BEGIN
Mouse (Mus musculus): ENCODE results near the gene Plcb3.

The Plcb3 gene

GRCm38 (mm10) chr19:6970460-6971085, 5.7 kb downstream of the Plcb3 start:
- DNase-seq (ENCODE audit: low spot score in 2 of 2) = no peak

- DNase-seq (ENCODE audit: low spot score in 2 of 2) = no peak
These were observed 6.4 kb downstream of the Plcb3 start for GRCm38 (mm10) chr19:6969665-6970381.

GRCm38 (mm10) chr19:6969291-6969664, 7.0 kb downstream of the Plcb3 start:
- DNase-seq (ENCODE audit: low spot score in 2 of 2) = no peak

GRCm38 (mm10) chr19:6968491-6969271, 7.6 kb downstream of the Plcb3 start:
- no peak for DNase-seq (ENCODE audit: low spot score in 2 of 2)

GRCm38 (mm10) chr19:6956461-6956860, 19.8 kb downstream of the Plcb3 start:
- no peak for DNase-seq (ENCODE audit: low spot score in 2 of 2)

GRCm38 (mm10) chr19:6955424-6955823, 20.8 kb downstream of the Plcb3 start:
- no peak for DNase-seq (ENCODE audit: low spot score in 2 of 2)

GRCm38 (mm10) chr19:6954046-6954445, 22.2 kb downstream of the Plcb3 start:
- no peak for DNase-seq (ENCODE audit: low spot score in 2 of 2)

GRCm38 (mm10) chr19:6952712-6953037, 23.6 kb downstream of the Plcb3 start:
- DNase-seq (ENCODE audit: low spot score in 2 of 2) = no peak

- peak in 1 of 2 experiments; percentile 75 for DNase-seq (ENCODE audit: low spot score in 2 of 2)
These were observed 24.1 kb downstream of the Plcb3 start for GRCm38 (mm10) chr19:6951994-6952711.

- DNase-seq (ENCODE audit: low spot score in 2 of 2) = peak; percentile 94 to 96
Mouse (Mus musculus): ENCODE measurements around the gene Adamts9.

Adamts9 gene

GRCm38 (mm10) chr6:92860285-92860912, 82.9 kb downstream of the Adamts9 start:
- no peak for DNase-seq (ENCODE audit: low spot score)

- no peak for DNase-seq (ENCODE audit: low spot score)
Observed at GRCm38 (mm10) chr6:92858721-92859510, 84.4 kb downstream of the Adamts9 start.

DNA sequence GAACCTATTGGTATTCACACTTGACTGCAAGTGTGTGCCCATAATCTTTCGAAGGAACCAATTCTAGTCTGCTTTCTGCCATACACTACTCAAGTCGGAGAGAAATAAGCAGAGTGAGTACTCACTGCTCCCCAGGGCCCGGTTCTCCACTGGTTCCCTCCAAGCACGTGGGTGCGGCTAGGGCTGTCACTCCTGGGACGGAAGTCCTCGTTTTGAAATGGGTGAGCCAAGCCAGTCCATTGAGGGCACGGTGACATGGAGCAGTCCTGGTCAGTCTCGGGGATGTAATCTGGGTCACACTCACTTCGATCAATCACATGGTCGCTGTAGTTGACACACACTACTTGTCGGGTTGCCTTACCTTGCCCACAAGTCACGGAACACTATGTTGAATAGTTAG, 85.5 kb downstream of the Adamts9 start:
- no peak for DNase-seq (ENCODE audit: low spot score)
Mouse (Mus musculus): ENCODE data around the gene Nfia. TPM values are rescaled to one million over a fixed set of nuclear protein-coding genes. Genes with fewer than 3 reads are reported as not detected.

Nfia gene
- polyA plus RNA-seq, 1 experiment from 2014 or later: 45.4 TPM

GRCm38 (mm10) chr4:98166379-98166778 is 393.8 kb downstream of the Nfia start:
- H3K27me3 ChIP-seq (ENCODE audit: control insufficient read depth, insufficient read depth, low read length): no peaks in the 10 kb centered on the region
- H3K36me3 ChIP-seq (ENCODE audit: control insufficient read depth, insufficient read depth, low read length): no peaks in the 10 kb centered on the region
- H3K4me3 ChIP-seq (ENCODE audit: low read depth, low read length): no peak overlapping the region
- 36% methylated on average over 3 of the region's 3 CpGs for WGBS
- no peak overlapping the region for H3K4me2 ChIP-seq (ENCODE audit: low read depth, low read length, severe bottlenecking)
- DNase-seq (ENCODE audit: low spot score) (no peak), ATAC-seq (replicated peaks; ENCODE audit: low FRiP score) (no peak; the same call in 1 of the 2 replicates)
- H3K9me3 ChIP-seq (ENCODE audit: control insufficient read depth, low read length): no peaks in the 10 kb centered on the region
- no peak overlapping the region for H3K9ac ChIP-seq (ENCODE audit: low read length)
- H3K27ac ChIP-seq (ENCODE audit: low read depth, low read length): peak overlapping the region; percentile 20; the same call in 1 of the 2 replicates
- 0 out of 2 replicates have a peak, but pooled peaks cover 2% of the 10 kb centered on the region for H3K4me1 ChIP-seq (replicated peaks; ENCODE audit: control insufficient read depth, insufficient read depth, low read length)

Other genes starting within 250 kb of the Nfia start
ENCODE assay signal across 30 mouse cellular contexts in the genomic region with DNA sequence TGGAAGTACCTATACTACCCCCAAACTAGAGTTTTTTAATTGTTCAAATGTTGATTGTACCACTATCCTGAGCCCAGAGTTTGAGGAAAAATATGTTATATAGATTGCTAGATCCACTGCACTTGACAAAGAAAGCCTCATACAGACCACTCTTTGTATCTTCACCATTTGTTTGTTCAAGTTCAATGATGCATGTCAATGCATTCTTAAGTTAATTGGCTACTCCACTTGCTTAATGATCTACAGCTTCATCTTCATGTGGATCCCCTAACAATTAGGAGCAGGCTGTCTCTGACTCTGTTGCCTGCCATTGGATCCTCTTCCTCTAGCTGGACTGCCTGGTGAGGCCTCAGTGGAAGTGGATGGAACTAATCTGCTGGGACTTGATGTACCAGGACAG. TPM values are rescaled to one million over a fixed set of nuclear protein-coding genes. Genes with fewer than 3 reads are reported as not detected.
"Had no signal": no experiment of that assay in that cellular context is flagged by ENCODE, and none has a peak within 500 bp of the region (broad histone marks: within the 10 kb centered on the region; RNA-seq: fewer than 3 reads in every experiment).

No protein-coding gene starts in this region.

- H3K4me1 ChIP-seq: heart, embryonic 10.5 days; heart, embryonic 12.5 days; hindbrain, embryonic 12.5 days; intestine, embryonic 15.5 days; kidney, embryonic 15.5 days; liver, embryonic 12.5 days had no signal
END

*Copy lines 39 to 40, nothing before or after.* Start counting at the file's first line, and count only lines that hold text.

- DNase-seq (ENCODE audit: low spot score) (no peak), ATAC-seq (replicated peaks; ENCODE audit: low FRiP score) (no peak; the same call in 1 of the 2 replicates)
- H3K9me3 ChIP-seq (ENCODE audit: control insufficient read depth, low read length): no peaks in the 10 kb centered on the region